Posts tagged ‘Democratic Congresses’

The Corporate State, In One Chart

James Bessen has a terrific article in the Harvard Business Review on the estimated contribution to corporate profits of rent-seeking, or the acquisition of special favors, subsidies, and protections from the government that shelter a company from the normal competition of a free market.  Bessen argues that such rent-seeking is major explanatory factor for recent rises in corporate profits.

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This topic will be a familiar one to Coyoteblog readers.   Show me a regulation and I will show you the large corporation that is able to use it to throttle competition.  I remember when everyone claimed the retail minimum wage was going to hurt Wal-Mart, but in fact Wal-Mart actually supported it because it was paying a higher wage than its smaller upstart competitors and thus the minimum wage would tend to hurt Wal-Mart's competition worse than it would be hurt.  Taxi service is one of the most regulated businesses in the country (at least in relation to the complexity of the business) and we are seeing just how much these regulations have supported taxi profits as we watch the taxi companies use the regulations to try to hammer Uber and Lyft.

According to Bessen, the effect is both large and on the rise:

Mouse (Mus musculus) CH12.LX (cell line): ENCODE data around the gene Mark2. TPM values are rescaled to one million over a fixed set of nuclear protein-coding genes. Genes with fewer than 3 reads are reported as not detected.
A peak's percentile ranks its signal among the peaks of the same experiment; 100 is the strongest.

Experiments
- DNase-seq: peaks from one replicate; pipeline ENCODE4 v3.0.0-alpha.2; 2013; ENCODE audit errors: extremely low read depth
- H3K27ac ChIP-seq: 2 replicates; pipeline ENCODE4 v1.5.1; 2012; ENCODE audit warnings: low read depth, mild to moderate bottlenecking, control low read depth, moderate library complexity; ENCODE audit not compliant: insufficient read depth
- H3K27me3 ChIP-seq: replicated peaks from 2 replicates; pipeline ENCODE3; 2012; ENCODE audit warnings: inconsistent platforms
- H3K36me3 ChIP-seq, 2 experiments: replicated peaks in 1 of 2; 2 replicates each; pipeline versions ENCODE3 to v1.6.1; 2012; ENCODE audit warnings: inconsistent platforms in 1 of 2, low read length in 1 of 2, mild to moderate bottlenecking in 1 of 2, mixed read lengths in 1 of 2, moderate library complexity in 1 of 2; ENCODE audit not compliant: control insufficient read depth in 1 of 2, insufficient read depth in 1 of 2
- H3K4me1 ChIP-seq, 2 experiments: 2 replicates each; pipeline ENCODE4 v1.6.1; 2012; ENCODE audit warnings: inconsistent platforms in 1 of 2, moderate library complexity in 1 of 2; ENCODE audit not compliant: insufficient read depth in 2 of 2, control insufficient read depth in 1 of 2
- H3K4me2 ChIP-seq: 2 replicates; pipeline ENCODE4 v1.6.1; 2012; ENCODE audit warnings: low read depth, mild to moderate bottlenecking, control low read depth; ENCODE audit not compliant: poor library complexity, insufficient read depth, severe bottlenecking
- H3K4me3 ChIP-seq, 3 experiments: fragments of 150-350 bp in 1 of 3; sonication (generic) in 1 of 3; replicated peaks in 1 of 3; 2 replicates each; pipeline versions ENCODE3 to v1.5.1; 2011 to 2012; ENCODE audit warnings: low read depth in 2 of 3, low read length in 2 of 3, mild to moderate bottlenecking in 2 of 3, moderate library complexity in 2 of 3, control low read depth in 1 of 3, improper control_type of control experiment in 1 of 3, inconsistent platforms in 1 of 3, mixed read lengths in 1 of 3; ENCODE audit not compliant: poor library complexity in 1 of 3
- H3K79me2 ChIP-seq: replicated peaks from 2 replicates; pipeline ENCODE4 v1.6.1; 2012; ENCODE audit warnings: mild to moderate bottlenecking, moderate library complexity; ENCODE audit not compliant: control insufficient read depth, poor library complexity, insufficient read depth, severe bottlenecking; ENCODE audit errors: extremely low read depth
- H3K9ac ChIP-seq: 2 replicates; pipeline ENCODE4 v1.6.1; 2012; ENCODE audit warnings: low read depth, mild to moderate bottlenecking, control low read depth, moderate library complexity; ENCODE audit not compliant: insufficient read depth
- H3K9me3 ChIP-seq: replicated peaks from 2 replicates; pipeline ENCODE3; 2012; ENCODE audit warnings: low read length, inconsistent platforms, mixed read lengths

I find that investments in conventional capital assets like machinery and spending on R&D together account for a substantial part of the rise in valuations and profits, especially during the 1990s. However, since 2000, political activity and regulation account for a surprisingly large share of the increase....

The pattern around the 1992 Cable Act is representative: I find that firms experiencing major regulatory change see their valuations rise 12% compared to closely matched control groups. Smaller regulatory changes are also associated with a subsequent rise in firm market values and profits.

This research supports the view that political rent seeking is responsible for a significant portion of the rise in profits. Firms influence the legislative and regulatory process and they engage in a wide range of activity to profit from regulatory changes, with significant success. Without further research, we cannot say for sure whether this activity is making the economy less dynamic and more unequal, but the magnitude of this effect certainly heightens those concerns.

Two characteristics make these changes particularly worrisome. First, the link between regulation and profits is highly concentrated in a small number of politically influential industries. Among non-financial corporations, most of the effect is accounted for by just five industries: pharmaceuticals/chemicals, petroleum refining, transportation equipment/defense, utilities, and communications. These industries comprise, in effect, a “rent seeking sector.” Concentration of political influence among a narrow group of firms means that those firms may skew policy for the entire economy. For example, the pharmaceutical industry has actively stymied efforts to address problems of patent trolls that affect many other industries.

I would add two other industries to this list -- medicine and legal.  The reason it likely does not show up in his study is that the returns in these businesses show up to individuals or small private firms.  But heavy regulation, and in particular a licensing process wherein one must get permission from the incumbents in order to compete with them, has always kept prices and returns in these businesses artificially high.